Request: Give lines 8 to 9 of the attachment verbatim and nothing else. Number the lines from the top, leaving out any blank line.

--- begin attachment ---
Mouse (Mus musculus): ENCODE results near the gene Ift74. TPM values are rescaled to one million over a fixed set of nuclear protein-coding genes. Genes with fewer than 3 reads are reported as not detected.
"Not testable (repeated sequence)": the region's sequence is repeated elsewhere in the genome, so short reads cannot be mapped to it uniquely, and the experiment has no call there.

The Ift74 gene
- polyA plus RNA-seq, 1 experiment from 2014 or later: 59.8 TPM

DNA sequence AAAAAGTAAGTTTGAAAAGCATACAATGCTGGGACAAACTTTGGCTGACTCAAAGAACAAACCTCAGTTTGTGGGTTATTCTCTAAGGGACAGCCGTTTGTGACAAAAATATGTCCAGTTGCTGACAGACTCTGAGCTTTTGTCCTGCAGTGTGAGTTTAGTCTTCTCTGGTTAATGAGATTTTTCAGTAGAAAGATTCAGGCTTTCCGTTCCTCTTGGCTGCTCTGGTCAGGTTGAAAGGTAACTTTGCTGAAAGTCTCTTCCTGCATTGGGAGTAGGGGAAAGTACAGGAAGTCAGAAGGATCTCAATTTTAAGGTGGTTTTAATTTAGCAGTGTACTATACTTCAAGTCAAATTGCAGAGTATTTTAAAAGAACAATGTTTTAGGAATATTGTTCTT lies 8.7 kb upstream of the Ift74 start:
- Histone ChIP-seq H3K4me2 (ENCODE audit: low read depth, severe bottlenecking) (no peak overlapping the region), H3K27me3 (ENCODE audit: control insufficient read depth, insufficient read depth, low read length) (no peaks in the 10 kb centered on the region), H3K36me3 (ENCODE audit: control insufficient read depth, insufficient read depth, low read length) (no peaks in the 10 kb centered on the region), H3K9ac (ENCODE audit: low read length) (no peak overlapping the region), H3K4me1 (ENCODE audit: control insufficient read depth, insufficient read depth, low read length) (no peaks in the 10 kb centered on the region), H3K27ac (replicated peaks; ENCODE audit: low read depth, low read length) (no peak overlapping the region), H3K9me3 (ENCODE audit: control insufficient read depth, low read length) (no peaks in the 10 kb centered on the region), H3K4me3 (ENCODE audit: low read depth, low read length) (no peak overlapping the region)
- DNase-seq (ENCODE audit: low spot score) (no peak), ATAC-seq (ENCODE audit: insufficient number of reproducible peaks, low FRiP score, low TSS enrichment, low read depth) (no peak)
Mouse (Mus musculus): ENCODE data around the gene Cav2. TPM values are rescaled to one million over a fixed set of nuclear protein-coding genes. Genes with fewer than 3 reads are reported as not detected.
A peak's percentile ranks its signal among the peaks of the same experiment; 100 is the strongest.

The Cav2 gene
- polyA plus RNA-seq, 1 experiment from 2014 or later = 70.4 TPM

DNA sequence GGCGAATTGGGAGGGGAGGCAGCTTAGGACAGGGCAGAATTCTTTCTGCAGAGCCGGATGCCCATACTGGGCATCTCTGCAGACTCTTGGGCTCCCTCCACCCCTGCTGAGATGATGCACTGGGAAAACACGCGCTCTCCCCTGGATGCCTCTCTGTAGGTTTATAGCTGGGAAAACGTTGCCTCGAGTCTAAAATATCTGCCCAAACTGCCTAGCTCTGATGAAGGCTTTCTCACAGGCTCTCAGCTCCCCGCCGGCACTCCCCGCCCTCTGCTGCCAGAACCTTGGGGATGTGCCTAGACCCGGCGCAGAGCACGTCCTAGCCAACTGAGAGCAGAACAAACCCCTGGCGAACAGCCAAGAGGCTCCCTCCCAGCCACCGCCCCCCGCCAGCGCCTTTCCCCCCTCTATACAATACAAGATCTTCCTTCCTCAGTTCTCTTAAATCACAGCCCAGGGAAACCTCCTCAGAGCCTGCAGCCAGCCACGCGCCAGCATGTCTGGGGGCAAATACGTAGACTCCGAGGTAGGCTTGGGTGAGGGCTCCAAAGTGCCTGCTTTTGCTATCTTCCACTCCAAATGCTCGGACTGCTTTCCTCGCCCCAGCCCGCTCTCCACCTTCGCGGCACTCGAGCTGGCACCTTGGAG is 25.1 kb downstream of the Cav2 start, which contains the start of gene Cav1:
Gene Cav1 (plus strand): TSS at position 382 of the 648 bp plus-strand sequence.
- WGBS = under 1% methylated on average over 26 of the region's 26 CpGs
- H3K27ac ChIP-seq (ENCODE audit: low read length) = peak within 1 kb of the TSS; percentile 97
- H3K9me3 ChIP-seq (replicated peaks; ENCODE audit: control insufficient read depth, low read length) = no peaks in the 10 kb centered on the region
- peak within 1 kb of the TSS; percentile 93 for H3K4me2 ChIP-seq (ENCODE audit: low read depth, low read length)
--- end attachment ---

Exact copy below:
Mouse (Mus musculus): ENCODE data around the gene Cav2. TPM values are rescaled to one million over a fixed set of nuclear protein-coding genes. Genes with fewer than 3 reads are reported as not detected.
A peak's percentile ranks its signal among the peaks of the same experiment; 100 is the strongest.